Thank you so much, Cornerstone family, for supporting our seniors this past Monday and Tuesday as they presented their Capstone Projects. The auditorium was overflowing both nights, and our seniors felt blessed that so many of you chose to be there.
As you might imagine, in my English classes with my juniors and seniors (and our beloved 10th grade infiltrator, Timon Angerhofer), we discussed what we had seen and heard the nights before. The seniors seemed humbled by the experience, aware of God's work in them and in us because of it. Class on Wednesday was nothing short of precious, as these seniors opened their hearts to one another regarding the projects. The juniors, of course, are looking forward to next year, when each of them will take the podium, and so our conversation was more along the lines of "What will we do?"
As I tried to encourage new ideas, I mentioned that if I were a senior, I would try to blog to change the world for my Capstone Project, to which Jack Gregory, bless his heart, said, "That is one senior project I would NOT want to sit through." He then demonstrated how he would exit the auditorium when I arrived at the podium to speak on blogging.
OK. I respect that. If I were his classmate, I would immediately be thinking of another, more exciting way, to change the world. I don't know, maybe by playing videogames to save the world? ...
But then this morning, as I was about to enter the spinning room at the health club, I saw my friend Terry, the Boston marathon runner who escaped injury by five minutes.
She called me over to her, saying, "I read your article about me."
Oh. Ooops. When I wrote that blog post for our Moodle site, I thought I was encouraging our Cornerstone families. It turns out that Terry has a friend at Cornerstone, who recognized Terry was the woman I meant and passed the article to her. Terry said she read it once, thinking that the story sounded just like hers and noted how funny it was that the girl I was discussing also was named Terry. Then she read it again, realizing it was about her, and chills ran down her spine.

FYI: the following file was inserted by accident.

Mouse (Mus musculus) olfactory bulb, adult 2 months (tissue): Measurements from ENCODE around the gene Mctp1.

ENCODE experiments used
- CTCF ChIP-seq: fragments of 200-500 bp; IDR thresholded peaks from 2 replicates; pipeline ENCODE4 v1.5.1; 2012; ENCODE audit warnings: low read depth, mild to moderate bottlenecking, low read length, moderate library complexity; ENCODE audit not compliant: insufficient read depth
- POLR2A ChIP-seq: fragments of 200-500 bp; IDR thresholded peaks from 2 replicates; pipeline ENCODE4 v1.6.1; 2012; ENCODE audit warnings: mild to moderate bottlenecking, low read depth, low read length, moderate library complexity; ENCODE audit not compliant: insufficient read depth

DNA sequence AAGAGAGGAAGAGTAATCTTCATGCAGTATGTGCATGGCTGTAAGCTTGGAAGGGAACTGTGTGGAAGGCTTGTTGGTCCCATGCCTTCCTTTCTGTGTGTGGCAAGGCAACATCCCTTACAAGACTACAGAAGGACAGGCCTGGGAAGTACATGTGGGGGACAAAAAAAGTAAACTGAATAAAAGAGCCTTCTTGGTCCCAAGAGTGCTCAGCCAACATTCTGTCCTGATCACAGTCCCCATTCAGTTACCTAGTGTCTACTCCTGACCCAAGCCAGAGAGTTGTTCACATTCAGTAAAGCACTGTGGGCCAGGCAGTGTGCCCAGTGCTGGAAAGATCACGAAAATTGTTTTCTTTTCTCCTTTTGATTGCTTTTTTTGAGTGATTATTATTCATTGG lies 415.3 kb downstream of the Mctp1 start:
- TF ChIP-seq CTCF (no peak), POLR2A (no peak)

She told me this morning that reading my post made her realize that God had a reason for saving her life, not just her legs, in the blasts that rocked Boston. Knowing her life has a purpose is changing how she is living. She was so touched by the article that she has been forwarding it to everyone in her office and her various friends. My blog has gone viral. (OK. Slight exaggeration.)
I was so excited by what Terry told me that spinning seemed easy today. It was a little scary to think that my words reached Terry and to think that they are extending so far outside my Cornerstone family without my knowledge. But it is more exhilarating than scary. I don't go around orally sharing Jesus wherever I go, but I feel much bolder sharing my faith using the written word. Maybe I can change the world by embracing the passion God has given me for writing!
If you were at the project presentations this week, I imagine you left inspired to do something different. Maybe you left inspired to change the world.
I hope that you won't wait for your Capstone Project to begin working with God to change the world--especially if you're my age and won't get that assignment!
Our Lord's words, from Exodus 6:1, as recorded in Hannah Hurnard's Hinds Feet on High Places, keep pressing on my heart. God says, "Now thou shalt see what I will do." (And, yes, Ryan Felton, I know the verse refers to when God tells Moses to watch what he will next do to pharaoh and that this isn't biblical doctrine. But it does show God's heart and His character. I know He is still at work here and now...)
And I am watching excitedly.
When I attended Cottey College in Nevada, Missouri, my first two years of college, multiple times a day I focused on these words, "In All Thy Ways Acknowledge Him." Those were the words inscribed along the roofline of Cottey's chapel, a building I faced as I crossed the road from the academic building to my dormitory (at the only stoplight in town at the time). Those words daily reminded me to give glory and honor to God in all I did.
Fast-forward a couple years (or decades). Within the month, our Cornerstone Class of 2013 will cross from our campus into the big, wide world--focusing on these words, "To God be the glory, great things He hath done," our theme for graduation. They begin this crossover Monday and Tuesday, April 29 and 30, by presenting their Capstone Projects (starting at 6 p.m. each evening).
These seniors, more then any other Cornerstone Academy graduating class as a whole, have chosen Capstone Projects that can change the world--and bring glory to God through the process. Each has researched and written and experienced (and written some more) on a topic of choice, each project unique, each project designed to impact the world in some way.
The projects include mentoring the young and ministering to the elderly; taking to the streets on foot, on motorcyle, or on a dare; walking dogs, smacking volleyballs, singing like an angel, and even one senior becoming something she was not--all to bring awareness to a need. Most of these seniors have stepped out of their comfort zones and found themselves changed as they determined to change the world.
They will step out of their comfort zones once again as they present their experiences in their Capstone Project presentations. Won't you join us this Monday and Tuesday night to both support them and be inspired?